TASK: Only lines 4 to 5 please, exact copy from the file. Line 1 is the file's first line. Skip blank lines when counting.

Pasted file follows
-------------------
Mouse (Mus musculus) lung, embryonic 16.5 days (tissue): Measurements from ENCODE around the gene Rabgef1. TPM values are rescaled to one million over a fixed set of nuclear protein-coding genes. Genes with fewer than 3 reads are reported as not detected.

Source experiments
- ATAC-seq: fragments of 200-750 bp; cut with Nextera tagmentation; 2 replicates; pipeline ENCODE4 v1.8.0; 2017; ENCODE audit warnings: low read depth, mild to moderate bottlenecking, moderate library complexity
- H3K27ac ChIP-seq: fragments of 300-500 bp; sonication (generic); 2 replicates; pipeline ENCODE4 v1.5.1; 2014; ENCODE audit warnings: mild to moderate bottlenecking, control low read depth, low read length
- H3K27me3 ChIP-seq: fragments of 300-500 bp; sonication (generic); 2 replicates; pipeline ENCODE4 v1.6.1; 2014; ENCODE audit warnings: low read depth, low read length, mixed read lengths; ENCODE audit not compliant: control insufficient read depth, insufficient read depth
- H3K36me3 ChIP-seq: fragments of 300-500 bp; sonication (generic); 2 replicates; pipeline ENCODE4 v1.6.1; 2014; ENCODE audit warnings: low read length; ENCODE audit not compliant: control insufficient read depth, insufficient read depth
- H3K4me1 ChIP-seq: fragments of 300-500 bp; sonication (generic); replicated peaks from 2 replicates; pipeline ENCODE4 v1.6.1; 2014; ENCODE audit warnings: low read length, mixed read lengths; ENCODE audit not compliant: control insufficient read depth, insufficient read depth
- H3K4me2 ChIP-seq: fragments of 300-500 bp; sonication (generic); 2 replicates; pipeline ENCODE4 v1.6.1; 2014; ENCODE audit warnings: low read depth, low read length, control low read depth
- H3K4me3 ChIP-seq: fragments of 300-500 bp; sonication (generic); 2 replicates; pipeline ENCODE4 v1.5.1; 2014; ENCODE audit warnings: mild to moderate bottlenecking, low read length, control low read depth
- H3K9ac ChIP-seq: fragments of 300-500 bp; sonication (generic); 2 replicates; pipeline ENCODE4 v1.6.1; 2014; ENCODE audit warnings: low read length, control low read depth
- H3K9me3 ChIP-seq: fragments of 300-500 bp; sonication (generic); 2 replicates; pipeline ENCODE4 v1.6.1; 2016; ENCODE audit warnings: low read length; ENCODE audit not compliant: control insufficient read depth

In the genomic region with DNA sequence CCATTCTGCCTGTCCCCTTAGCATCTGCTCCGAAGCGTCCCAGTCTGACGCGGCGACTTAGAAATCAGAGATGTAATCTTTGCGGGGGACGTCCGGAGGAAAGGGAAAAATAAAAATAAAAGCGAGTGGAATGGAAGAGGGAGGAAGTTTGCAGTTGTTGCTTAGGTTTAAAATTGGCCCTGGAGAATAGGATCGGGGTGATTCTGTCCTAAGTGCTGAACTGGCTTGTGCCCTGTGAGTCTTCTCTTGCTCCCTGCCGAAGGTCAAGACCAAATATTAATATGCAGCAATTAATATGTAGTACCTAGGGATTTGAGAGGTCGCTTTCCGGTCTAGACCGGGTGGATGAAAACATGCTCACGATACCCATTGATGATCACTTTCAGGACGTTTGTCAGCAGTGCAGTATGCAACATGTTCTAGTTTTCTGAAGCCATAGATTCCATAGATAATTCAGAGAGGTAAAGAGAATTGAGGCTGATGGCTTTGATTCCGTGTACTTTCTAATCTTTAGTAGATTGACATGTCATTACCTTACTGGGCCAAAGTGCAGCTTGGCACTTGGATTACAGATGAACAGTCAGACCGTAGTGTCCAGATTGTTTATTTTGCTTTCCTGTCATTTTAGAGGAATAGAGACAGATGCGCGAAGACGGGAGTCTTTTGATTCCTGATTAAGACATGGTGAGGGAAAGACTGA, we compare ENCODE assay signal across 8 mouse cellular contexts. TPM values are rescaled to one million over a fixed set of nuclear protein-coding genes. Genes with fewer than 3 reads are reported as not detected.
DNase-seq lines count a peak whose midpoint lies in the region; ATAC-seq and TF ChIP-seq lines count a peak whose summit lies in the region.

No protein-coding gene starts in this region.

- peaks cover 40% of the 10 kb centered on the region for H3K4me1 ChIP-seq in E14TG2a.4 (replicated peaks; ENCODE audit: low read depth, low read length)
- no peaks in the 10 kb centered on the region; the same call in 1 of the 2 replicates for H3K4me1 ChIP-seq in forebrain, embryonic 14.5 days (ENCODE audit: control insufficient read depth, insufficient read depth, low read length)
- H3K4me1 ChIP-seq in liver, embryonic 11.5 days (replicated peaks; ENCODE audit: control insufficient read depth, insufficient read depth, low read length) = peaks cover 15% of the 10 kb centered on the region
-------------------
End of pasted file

- H3K27ac ChIP-seq: fragments of 300-500 bp; sonication (generic); 2 replicates; pipeline ENCODE4 v1.5.1; 2014; ENCODE audit warnings: mild to moderate bottlenecking, control low read depth, low read length
- H3K27me3 ChIP-seq: fragments of 300-500 bp; sonication (generic); 2 replicates; pipeline ENCODE4 v1.6.1; 2014; ENCODE audit warnings: low read depth, low read length, mixed read lengths; ENCODE audit not compliant: control insufficient read depth, insufficient read depth